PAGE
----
Thursday thingies

Western Europe
Who is a European? In recent Katpost which mentioned the announcement of a new eight-person team at the top to lead the World Intellectual Property Organization (WIPO), Merpel observed that, if it wasn't for the fact that one of the Deputy Directors General, Anne Leer, hailed from Norway, Europe would be entirely unrepresented at the top of the WIPO tree.  Apparently this is not the case. That knowledgeable and vigilant Antipodean in exile, David Stone, writes to tell Merpel that curiously, for UN purposes, Australian fall within the category of “Western European and Others”. So WIPO is actually headed by a “European".

That parody exception again. Katfriend Camilla Turner has been busily writing an article posted online for The Telegraph on the United Kingdom's new parody exception, Perusing it, this Kat was delighted to see the names of two of his favourite fellow bloggers mentioned in it: fellow Kat Eleonora Rosati and the Glastonbury Festival's Ben Challis (both of whom also write for the copyright-only 1709 Blog).  He was also pleased to be introduced to another blog that he really ought to have known about but didn't: Stamp The Wax (co-edited by Aaron Levitt, whom Camilla's article also name-checked).  It's warmly reassuring to see how traditional newspapers and weblogs can complement one another when they share the same media space, each enriching the other.

Born to be a best seller? "Custard tarts, Biscuit Pixies, self-service checkouts and pirates" -- these are some of the topics that one might reasonably expect to encounter in the exciting world of the Chartered Institute of Patent Attorneys Vice-President Andrea Brewster in her Not-so-Secret CIPA Diary. Many times has this Kat had sadly to advise bloggers not to give up their day jobs, but he is happy to make an exception in the case of Andrea: patent attorneys with a knack for creative writing in their technical field are two-a-penny, but those who can exercise the same creativity in writing about their daily life are pretty rare. Surely Andrea could make it as the Thinking Woman's Bridget Jones ...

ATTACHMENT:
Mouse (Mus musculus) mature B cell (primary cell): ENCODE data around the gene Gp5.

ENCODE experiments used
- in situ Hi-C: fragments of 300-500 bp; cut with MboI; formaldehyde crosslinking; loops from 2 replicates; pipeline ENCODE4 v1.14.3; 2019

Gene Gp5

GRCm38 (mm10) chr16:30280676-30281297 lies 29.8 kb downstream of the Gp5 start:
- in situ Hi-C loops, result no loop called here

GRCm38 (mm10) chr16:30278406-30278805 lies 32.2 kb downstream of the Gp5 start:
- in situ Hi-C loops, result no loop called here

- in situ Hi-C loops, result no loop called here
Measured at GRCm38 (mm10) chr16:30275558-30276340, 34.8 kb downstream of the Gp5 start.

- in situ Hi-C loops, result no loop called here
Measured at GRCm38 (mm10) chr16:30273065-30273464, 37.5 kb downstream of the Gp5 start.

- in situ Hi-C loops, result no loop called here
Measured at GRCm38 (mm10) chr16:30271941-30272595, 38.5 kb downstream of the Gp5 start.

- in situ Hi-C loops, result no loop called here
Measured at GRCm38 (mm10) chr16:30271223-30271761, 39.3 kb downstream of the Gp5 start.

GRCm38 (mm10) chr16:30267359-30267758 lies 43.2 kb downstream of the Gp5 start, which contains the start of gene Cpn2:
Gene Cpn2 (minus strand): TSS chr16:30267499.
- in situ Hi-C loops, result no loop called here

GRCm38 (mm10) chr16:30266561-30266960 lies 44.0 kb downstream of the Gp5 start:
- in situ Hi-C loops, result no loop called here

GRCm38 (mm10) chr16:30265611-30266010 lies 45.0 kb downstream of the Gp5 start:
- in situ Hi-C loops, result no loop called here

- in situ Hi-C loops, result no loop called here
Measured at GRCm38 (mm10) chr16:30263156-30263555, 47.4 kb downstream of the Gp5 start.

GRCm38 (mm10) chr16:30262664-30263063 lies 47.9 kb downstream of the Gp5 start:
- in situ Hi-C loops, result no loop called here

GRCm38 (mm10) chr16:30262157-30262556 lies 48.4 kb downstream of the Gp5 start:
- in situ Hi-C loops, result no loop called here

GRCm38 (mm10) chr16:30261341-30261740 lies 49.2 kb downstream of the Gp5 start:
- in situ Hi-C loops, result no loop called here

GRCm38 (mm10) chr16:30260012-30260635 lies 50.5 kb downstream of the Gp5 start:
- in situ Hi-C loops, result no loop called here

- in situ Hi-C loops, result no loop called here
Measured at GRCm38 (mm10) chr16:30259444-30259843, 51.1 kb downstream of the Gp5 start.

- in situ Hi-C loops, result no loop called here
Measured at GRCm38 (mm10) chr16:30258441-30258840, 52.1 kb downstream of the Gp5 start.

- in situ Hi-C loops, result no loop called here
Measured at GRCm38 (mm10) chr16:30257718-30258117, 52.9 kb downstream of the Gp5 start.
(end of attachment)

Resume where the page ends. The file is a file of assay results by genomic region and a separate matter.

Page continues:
Congratulations. Michael Factor's love-it-or-loathe-it IP Factor weblog ("Opinionated Intellectual Property News Blog with an Israeli Slant") held its 10th birthday party earlier this week; a note on the goings-on will be posted in due course on the SOLO IP blog, which Michael has been known to aid and abet.  On another planet, and a good deal less controversial, is the PatLit patent litigation blog which has just welcomed its 1,400th email subscriber.

Assiduous readers of this weblog's Forthcoming Events page will have spotted the Unified European Patent Court Conference on 21 October, organised by the Department of Business Administration (Aarhus University) and the Association of Danish Intellectual Property Attorneys (ADIPA) in the horrendously-named hendecasyllabic Radisson Blu Scandinavia Hotel, Copenhagen (click here for programme and registration details). The organisers have just contacted the IPKat to tell him that they've secured the keynote speaking services of Randall R. Rader (former Chief Judge of the US Federal Circuit) -- a major figure in the shaping of US patent law and a personality whose name's "R" motif is also now inextricably bound in with the words "recusal" and "resignation". 
Thursday thingies Thursday thingies Reviewed by Jeremy on Thursday, October 02, 2014 Rating: 5


  1. In the referenced article on the UK parody exception, it is interesting to see the focus on whether or not the "mash up" is funny. On the American side of the pond, being funny does not, in and of itself, equal parody; there is also a requirement that the original piece is used as a statement, satire or criticism directed at or about the original piece (otherwise there would be no justification for using that particular piece of work). Is there yet a formal definition of what constitutes parody, caricature or pastiche in the UK or is this still in development?

  2. Miri.
    Obviously the UK courts have yet to hear a case involving the new caricature, parody and pastiche exceptions so I suspect that Eleonora Rosati's comment quoted in the Telegraph piece was heavily influenced by what the CJEU had to say in Deckmyn. It worth noting that question two in the reference from the Belgian Court of Appeal specifically asked if a parody needed to be humorous or to mock.
    On the other hand the IPO's published guidance (page 7) says that parody should be "for humorous or satirical effect".

  3. Michael Factor's love-it-or-loathe-it IP Factor weblog

    Jeremy, you make it sound like a jar of Marmite!


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